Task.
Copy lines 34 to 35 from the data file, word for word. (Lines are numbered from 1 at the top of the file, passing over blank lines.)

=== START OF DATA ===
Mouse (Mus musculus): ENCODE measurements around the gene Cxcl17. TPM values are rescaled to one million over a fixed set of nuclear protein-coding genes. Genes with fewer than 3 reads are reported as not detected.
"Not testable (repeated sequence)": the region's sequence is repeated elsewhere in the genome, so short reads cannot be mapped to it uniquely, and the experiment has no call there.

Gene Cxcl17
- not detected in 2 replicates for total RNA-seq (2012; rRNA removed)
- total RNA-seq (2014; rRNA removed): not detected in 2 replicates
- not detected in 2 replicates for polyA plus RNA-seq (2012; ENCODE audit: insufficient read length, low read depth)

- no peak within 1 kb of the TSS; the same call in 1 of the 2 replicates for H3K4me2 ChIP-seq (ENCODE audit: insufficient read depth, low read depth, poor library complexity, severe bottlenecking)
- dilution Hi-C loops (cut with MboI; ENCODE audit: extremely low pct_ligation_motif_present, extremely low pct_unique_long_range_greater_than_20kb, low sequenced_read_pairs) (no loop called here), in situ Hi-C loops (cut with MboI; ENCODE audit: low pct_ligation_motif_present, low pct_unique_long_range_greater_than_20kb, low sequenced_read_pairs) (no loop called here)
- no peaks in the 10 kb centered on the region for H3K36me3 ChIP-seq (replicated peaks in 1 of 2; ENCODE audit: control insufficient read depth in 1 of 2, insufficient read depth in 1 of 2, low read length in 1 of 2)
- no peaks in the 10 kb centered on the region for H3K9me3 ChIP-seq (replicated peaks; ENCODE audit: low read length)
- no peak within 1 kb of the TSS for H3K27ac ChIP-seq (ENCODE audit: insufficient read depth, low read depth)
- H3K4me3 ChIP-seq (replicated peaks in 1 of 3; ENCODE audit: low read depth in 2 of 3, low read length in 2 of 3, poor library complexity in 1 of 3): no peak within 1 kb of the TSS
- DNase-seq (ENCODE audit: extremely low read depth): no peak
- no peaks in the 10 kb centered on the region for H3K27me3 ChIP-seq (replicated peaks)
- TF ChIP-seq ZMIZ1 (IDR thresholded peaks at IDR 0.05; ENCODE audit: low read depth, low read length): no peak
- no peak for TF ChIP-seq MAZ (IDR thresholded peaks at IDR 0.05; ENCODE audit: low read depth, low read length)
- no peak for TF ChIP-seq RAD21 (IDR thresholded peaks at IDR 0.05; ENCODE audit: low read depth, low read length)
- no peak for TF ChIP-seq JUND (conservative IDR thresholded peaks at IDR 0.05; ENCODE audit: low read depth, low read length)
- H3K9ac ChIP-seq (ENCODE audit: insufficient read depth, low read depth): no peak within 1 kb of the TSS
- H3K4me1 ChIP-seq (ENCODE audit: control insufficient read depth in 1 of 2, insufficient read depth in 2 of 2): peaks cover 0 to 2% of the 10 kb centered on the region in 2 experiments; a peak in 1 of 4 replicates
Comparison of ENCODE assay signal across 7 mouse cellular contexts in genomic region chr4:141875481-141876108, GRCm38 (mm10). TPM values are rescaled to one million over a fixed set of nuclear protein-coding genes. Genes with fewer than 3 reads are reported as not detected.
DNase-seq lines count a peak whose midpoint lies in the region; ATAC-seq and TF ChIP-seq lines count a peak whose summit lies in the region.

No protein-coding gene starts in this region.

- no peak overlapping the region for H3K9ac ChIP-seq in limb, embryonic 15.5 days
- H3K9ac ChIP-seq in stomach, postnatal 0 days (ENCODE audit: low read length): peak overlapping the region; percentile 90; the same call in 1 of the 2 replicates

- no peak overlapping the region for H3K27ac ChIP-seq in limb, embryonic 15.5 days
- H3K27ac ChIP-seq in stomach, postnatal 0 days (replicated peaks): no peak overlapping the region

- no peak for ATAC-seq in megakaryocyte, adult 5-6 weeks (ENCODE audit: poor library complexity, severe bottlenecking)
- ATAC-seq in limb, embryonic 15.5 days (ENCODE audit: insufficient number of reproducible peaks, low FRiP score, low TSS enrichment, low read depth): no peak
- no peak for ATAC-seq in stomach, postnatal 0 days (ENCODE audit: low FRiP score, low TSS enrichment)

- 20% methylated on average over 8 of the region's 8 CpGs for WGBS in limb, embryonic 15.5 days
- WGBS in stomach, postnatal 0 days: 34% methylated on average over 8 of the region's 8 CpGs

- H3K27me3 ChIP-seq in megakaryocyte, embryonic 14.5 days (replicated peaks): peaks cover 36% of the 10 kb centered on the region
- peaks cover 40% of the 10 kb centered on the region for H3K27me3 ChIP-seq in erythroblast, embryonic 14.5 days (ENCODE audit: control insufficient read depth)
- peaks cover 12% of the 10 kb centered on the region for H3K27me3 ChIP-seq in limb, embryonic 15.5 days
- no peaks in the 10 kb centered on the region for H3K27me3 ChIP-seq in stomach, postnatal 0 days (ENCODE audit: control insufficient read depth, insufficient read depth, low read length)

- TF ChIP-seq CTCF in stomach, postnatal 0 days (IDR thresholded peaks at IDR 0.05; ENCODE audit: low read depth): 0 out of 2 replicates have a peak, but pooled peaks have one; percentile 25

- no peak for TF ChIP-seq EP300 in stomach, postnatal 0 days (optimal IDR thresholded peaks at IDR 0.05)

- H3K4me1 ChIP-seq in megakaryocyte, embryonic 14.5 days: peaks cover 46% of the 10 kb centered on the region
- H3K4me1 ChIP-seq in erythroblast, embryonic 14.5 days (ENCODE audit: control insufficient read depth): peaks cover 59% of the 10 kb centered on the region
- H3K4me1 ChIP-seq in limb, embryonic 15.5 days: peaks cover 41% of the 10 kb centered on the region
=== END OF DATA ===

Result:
- peaks cover 40% of the 10 kb centered on the region for H3K27me3 ChIP-seq in erythroblast, embryonic 14.5 days (ENCODE audit: control insufficient read depth)
- peaks cover 12% of the 10 kb centered on the region for H3K27me3 ChIP-seq in limb, embryonic 15.5 days